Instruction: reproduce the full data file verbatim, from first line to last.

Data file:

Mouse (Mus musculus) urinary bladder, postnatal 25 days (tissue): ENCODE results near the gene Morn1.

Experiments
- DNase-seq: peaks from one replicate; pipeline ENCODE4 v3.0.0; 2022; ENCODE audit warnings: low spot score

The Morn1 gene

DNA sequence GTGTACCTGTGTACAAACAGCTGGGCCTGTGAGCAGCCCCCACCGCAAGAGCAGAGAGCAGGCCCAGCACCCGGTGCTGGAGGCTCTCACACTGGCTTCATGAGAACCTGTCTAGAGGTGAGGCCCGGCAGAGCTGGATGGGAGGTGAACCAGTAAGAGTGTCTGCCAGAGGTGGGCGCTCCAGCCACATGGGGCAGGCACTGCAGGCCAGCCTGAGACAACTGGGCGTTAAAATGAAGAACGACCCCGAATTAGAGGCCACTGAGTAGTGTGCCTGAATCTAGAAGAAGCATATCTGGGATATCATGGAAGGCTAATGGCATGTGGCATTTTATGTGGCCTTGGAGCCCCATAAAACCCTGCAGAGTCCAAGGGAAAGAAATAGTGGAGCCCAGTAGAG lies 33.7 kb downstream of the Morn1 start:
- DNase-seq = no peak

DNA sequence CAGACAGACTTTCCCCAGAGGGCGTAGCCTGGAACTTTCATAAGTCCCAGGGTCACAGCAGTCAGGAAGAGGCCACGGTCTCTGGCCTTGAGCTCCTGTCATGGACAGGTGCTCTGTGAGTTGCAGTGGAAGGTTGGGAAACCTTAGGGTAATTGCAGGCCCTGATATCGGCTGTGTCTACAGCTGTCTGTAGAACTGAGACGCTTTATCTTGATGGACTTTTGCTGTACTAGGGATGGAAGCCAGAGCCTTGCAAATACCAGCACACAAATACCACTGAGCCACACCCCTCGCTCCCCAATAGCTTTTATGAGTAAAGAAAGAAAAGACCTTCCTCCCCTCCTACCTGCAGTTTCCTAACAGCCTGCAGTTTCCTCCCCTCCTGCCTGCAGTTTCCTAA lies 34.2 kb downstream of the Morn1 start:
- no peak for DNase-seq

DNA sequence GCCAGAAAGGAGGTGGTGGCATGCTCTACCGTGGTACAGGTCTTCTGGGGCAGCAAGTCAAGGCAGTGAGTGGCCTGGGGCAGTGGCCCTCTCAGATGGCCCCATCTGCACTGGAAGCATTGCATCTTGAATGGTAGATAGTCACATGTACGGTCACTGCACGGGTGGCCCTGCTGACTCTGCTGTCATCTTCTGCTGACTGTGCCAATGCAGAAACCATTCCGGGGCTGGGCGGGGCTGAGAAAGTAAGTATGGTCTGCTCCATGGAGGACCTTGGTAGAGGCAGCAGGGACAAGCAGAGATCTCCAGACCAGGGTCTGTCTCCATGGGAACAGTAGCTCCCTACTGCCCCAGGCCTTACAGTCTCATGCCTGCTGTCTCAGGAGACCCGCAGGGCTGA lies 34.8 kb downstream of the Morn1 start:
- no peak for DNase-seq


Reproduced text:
Mouse (Mus musculus) urinary bladder, postnatal 25 days (tissue): ENCODE results near the gene Morn1.

Experiments
- DNase-seq: peaks from one replicate; pipeline ENCODE4 v3.0.0; 2022; ENCODE audit warnings: low spot score

The Morn1 gene

DNA sequence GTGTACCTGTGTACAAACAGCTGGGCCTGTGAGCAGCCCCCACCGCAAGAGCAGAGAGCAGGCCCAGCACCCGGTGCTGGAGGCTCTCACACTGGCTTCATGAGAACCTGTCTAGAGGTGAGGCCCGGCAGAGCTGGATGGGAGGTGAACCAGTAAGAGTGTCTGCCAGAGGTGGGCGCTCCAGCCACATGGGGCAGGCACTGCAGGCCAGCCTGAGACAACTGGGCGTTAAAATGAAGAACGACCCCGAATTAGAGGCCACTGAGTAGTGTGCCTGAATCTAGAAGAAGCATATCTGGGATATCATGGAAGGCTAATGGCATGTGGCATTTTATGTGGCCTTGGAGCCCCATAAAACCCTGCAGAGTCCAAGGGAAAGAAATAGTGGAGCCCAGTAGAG lies 33.7 kb downstream of the Morn1 start:
- DNase-seq = no peak

DNA sequence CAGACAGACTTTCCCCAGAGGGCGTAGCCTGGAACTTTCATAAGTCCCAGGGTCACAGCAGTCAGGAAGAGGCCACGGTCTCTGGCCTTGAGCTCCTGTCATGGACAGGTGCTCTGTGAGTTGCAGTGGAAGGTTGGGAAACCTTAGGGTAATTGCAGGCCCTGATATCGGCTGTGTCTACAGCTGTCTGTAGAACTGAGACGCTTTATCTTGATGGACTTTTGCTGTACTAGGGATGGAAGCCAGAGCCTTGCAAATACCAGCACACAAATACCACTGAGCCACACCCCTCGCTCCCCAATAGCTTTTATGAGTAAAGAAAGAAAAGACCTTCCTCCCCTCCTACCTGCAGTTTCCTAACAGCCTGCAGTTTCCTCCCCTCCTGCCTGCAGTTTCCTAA lies 34.2 kb downstream of the Morn1 start:
- no peak for DNase-seq

DNA sequence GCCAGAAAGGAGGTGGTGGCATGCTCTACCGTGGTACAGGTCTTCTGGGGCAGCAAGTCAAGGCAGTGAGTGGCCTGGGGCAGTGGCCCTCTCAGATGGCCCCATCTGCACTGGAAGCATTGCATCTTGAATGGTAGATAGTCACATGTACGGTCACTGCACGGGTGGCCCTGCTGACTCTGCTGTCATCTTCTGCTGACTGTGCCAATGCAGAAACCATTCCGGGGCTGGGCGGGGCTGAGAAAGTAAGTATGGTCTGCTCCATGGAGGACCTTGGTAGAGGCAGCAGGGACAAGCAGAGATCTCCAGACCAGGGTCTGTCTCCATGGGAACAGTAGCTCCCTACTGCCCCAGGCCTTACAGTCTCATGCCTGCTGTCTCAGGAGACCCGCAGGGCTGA lies 34.8 kb downstream of the Morn1 start:
- no peak for DNase-seq